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ATPM 16.10
October 2010


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by Mark Tennent,

aTV Flash, Almost Essential

Our biggest complaint with the otherwise excellent Apple TV is the limited number of video formats it will play. Our Mac Pro spends many hours converting films into a format our Apple TV can use. The conversions often take as long as the recording takes to play, which can mean all-night sessions. We also want to stream BBC iPlayer videos, so we were keen to try aTV Flash.

This is a gentle hack of the Mac OS X 10.4 running the first-generation Apple TV, opening it for adding extra video codecs, Web browsers, and adding other applications to play on the Apple TV. After all, an Apple TV is basically a cut-down Mac, running a 1.0 GHz Pentium M. Plus an 802.11n wireless chipset, fast Ethernet, and an Nvidia GeForce Go 7300 graphics card.

There are various free ways to delve into the Apple TV such as atvusb-creator and atv-win. The Apple TV is Windows-compatible as is aTV Flash. The drawback being that you need to be nifty at typing commands. On the other hand, aTV Flash has a simple point-and-click installer.

First, we watched the very helpful screencast video, which shows installation step-by-step. It really is a case of downloading the software, double-clicking to install on a USB memory stick, then bunging that into the back of the Apple TV. The rest is nearly all automated, and aTV Flash will even download most recent versions of some things from the Internet.

Looks Familiar

Once installed, the Apple TV looks almost the same but with many more options along the menu bar. These include access to the built-in Web browser or to install Firefox, being able to play ripped DVDs, creating playlists, and much more. The aTV Flash Web site lists the extras. Better still, aTV Flash activates the USB port so that you can add a keyboard and mouse, external hard disk, or other peripheral.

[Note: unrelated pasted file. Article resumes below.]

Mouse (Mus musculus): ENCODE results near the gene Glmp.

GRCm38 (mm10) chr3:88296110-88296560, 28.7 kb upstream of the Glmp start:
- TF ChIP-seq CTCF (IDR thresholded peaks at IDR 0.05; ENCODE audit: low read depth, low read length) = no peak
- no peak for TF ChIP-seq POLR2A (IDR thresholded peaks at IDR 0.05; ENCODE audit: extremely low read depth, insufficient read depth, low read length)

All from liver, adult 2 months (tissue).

You can also add files to the Apple TV by FTP. When you connect to the Apple TV via FTP it shows that it is just another computer complete with System, Applications, and Documents folders. This takes some of its magic away but also means you don’t feel daunted by trying some of aTVFlash’s other functions. As you are only messing with software you can always reinstall the system and start from scratch.

In use, aTV Flash fits neatly into the Apple TV menu setup. With many more options and some, like Web browsing, needing text entry, Apple’s little remote controller quickly becomes inadequate.

Luckily, there is a free iPhone application called Remote, which must be the easiest way to exhaust an iPhone battery. The application can control the Apple TV via an iPhone’s screen, turning dragging and tapping into “mouse” control, and adding the iPhone’s virtual keyboard for text entry. Remote will also control and mirror an iPhone library.

After installing aTV Flash, we are able to play many more types of videos than the standard Apple TV software. Ripped DVDs play as if a real disk, complete with all the options. Web browsing on a large screen TV is an entirely new experience. Copying files by FTP is very fast, and all the other aspects to aTV Flash are easy to select and operate, including changing the iTunes library from the built-in disk to an external one plugged into the back of the Apple TV.

We haven’t streamed directly from the BBC iPlayer yet. You have to install Flash and Firefox, then use an alternative input device such as the Air Mouse iPhone app or a real one connected via the USB port. This is simply due to lack of time rather than a failing in aTV Flash.

As there is no ROM flashing or anything which would invalidate the guarantee, I wish we had got aTV Flash when we bought the Apple TV. Apple should stock it in the Apple Store or, better still, buy the idea from the developer and upgrade Apple TV’s software.

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